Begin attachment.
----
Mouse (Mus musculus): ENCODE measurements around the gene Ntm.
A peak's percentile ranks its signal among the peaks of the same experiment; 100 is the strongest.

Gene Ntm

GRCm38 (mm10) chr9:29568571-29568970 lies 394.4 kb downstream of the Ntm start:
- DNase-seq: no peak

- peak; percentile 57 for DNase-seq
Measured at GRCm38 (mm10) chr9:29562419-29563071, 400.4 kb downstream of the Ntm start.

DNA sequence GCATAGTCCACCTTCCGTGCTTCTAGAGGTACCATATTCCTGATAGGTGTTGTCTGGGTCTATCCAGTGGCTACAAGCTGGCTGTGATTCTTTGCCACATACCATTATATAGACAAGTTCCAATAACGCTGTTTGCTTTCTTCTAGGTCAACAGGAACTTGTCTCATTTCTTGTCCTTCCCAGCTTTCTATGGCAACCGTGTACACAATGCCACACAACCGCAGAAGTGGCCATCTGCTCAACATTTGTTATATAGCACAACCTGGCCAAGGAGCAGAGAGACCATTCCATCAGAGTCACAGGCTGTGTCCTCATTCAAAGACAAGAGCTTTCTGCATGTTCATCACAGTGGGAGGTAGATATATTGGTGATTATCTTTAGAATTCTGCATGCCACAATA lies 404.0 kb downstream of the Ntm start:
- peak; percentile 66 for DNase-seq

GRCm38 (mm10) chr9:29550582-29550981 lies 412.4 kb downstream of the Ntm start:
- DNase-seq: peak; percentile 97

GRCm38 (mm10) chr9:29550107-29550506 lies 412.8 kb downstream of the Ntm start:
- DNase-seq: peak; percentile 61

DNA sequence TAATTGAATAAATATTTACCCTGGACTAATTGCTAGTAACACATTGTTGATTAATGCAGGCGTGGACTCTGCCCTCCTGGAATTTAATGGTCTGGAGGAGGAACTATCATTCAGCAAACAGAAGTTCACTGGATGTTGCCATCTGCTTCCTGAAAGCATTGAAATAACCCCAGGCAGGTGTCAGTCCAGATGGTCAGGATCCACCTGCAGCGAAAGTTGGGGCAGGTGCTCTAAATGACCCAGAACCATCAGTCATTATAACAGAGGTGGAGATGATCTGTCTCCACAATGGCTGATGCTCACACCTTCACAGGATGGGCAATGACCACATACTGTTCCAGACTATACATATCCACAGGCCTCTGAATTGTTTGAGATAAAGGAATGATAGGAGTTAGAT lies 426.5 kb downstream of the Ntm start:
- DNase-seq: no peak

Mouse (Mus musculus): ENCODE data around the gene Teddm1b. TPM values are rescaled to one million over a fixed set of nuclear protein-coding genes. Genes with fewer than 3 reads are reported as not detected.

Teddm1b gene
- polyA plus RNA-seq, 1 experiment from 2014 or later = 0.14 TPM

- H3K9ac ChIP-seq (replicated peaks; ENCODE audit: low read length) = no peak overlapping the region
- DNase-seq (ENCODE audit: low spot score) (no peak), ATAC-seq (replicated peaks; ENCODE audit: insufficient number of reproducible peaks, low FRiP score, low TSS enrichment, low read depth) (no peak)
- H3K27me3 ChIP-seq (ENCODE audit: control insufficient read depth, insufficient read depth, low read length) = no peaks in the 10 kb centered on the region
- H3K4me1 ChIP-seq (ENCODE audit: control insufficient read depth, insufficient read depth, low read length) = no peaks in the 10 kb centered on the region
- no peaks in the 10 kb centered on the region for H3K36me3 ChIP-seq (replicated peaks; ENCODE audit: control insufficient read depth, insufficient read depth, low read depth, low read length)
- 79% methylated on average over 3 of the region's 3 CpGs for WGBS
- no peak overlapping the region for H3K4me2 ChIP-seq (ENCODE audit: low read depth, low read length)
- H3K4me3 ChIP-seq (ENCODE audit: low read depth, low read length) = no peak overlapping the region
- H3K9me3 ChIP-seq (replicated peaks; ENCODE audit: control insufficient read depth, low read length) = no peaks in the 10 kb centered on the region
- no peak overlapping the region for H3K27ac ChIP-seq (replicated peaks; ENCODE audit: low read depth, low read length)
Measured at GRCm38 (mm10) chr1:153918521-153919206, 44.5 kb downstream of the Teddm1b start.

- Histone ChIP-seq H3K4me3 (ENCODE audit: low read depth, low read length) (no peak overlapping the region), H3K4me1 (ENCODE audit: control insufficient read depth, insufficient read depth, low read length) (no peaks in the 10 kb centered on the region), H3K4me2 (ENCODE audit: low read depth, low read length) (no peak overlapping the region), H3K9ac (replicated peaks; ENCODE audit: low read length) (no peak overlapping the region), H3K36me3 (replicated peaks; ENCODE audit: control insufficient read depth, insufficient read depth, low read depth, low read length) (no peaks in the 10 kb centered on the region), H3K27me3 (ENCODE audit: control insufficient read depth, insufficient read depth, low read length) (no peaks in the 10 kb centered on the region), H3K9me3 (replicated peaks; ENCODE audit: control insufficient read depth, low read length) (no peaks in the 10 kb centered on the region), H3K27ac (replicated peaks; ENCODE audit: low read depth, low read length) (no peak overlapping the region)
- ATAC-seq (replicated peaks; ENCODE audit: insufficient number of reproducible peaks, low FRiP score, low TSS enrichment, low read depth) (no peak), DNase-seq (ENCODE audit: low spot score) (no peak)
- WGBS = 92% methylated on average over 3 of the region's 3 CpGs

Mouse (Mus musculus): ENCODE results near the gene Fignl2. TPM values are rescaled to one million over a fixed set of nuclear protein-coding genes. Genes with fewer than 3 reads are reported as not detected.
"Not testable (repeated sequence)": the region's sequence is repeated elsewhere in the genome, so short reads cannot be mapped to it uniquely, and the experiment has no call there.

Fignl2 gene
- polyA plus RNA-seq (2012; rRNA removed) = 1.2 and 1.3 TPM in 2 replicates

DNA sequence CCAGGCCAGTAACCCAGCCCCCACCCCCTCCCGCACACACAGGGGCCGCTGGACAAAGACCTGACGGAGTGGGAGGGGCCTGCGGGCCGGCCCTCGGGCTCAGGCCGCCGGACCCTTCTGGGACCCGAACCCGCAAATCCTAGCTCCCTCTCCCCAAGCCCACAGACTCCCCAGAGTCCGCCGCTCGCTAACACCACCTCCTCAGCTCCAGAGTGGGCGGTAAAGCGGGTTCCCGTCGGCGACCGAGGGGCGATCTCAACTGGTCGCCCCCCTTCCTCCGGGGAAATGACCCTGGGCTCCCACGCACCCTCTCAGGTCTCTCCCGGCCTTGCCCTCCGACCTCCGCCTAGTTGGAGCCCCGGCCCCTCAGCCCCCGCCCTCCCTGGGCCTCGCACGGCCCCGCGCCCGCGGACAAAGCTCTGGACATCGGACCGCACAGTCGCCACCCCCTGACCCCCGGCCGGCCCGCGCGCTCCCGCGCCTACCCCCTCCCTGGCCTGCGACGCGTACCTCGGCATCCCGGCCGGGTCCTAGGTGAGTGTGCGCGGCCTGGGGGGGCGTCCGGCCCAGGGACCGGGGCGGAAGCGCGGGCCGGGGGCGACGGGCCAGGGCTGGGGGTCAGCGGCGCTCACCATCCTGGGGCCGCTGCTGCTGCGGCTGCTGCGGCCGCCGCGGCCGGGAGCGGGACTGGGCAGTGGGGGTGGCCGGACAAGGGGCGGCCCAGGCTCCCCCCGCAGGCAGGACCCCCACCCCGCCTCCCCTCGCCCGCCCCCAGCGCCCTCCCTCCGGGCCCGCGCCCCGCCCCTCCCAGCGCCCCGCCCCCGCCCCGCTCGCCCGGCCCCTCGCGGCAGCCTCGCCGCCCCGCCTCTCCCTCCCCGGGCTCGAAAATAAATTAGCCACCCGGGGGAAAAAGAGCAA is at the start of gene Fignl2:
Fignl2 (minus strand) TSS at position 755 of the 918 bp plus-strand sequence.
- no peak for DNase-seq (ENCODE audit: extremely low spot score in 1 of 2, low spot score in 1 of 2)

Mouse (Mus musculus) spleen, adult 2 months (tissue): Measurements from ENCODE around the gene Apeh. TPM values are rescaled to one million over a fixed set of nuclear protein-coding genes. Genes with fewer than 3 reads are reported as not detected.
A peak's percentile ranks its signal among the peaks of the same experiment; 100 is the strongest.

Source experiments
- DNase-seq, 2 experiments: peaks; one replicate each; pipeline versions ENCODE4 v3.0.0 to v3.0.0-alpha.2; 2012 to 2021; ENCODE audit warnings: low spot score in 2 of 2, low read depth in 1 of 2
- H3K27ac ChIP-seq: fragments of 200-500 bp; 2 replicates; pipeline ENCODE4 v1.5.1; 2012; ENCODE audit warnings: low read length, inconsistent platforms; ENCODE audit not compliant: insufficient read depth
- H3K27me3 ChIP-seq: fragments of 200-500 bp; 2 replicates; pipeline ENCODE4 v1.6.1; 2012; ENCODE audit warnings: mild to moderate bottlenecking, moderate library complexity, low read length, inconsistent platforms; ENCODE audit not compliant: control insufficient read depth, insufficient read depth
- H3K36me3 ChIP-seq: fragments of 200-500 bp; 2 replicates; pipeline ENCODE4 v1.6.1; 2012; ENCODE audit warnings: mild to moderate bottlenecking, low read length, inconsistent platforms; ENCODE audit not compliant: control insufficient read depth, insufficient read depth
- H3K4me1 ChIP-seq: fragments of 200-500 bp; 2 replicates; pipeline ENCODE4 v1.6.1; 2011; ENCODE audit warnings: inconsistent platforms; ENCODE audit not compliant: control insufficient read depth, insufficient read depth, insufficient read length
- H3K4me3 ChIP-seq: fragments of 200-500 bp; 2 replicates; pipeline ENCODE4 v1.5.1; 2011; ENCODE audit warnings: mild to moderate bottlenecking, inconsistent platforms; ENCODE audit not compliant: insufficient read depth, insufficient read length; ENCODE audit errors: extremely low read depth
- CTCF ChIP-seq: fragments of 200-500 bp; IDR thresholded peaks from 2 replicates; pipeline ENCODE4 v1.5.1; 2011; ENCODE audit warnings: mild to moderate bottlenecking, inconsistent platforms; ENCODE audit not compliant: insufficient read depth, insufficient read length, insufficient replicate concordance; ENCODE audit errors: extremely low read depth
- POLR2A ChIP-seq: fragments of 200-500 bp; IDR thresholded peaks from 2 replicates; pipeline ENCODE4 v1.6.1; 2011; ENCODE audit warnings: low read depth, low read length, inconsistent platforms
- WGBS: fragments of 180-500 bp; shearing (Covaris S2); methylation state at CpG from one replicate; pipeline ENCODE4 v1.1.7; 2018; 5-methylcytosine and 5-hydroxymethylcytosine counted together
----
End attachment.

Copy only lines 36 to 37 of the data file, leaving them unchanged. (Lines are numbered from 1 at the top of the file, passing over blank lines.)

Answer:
- polyA plus RNA-seq (2012; rRNA removed) = 1.2 and 1.3 TPM in 2 replicates

DNA sequence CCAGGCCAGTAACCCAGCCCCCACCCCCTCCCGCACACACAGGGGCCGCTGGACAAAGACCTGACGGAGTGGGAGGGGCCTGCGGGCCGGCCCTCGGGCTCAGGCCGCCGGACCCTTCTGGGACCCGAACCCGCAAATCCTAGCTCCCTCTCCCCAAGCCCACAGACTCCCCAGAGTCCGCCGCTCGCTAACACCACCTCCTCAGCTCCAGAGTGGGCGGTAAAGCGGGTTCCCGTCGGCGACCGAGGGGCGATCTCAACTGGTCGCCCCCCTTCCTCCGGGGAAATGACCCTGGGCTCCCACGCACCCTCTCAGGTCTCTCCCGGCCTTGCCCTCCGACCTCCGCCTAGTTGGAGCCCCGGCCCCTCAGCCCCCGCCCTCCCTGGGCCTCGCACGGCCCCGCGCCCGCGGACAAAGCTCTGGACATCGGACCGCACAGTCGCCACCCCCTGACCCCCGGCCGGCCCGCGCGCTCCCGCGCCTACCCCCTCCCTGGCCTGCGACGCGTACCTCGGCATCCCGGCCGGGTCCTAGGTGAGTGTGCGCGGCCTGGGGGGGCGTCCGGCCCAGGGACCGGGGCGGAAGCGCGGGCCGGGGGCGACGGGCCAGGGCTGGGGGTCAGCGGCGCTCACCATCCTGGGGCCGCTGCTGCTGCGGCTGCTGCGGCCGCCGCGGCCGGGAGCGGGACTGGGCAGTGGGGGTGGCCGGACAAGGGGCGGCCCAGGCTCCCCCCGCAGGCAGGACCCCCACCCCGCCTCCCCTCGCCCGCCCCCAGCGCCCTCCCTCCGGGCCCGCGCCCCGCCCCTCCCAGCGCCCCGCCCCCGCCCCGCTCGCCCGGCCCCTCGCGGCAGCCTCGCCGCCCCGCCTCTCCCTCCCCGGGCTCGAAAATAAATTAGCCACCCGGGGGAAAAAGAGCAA is at the start of gene Fignl2: